Archive for December 2005

On Island Winters

Thursday, December 29th, 2005

Alchera Project, Project 40, Option 2. Write a poem about winter from your perspective. Consider all of the normal winter things like Christmas, Hanukah, snowflakes, scarves, so on and so forth. But also consider any traditions you might have during this time of year. The poem should be written in 5-line stanzas with no more than 5 stanzas total and no less than three.

Where I live, the temperature declines
And everyone around me feels the chill
And winter parkas make appearance new
With locals shivering, feeling icy chills
As the mercury below 70 falls.

The alabaster sands in Waikiki,
Warm and sumptuous, must take the place
Of snow that like a blanket lies on ground.
The days grow short and sunset comes too soon
And everywhere the holidays take hold.

But is it truly winter when the air
Is soft and smooth and warm without the bite
Of winter frost? On islands tropical,
Are we less worthy of the Christmas cheer?
Must our Christmas be so sparkling white?

Not so, say I, for foliage all around
Are greener still than any Christmas tree
And last much longer, than th’ ephemeral twig
Which sheds its needles much too soon, and then
Is turned to mulch, and then is seen no more.

92.2%

Wednesday, December 28th, 2005

No, I’m not going into detail as to how I arrived at this score. I have my standards. ‘Nuff said.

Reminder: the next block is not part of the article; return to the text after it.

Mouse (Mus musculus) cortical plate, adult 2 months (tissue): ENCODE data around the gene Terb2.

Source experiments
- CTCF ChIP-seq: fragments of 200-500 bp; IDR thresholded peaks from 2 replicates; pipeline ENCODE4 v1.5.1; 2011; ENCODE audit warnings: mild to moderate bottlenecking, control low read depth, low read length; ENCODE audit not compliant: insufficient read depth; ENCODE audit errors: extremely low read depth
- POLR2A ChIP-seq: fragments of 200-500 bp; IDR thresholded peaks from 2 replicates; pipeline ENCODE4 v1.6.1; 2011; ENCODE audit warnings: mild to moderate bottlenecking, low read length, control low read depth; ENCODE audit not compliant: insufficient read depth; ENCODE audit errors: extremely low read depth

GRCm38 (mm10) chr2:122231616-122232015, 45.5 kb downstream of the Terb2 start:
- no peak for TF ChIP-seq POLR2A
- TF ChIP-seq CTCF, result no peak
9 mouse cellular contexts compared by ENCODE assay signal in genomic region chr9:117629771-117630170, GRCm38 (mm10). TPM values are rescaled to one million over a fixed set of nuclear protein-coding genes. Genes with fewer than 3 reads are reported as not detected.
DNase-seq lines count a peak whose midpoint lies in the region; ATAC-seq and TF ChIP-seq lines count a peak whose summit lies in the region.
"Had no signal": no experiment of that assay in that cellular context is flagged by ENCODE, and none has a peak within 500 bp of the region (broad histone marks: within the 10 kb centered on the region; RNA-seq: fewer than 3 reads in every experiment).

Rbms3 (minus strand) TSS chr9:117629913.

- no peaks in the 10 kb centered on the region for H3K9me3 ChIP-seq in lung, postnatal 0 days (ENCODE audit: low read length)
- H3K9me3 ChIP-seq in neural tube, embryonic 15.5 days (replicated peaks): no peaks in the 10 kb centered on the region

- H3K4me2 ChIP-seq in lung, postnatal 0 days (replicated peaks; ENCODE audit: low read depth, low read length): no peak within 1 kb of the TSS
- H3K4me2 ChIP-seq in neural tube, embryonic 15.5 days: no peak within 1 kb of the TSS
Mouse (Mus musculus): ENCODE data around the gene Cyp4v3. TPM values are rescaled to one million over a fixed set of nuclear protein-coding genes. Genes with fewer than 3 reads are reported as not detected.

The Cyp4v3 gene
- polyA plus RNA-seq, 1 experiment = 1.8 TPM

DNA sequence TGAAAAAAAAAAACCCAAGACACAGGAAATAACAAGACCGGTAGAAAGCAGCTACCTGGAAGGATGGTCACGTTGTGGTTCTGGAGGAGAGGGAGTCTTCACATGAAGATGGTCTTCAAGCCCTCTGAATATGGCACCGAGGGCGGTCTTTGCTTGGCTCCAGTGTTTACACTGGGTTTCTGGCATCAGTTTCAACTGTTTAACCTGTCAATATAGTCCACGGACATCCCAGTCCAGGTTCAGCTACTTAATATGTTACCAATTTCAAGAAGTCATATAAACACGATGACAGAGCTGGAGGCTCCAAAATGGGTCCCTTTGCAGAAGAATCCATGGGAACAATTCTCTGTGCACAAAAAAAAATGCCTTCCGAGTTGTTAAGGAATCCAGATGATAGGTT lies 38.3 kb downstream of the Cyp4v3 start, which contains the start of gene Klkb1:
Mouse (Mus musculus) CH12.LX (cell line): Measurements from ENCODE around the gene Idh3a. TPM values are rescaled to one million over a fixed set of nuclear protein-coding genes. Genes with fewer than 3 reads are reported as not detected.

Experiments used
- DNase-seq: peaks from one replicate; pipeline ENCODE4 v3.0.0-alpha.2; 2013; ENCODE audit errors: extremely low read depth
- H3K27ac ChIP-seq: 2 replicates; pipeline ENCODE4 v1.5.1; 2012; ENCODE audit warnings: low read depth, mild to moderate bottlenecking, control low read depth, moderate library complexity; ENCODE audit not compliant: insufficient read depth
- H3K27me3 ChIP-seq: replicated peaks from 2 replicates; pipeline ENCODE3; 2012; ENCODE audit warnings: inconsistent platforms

What Part of the Bill of Rights Does He Not Understand?

Friday, December 23rd, 2005

Remember when we were concerned about the makeup of the Supreme Court, and whether the nominees for the vacancies that have resulted would or would not cause a major shift in the direction of the court? I didn’t think so.

President Bush wants justices that will not “legislate from the bench” and strictly interpret the Constitution. After what has come to light in the past week, with our Glorious Leader deciding that he wants to spy on American citizens in the name of fighting terrorism…I’m not sure what document he’s referring to that he wants to have so strictly interpreted. Surely he’s not referring to the U.S. Constitution. The U.S. Constitution I know of has a little sentence in there called the Fourth Amendment. It goes like this: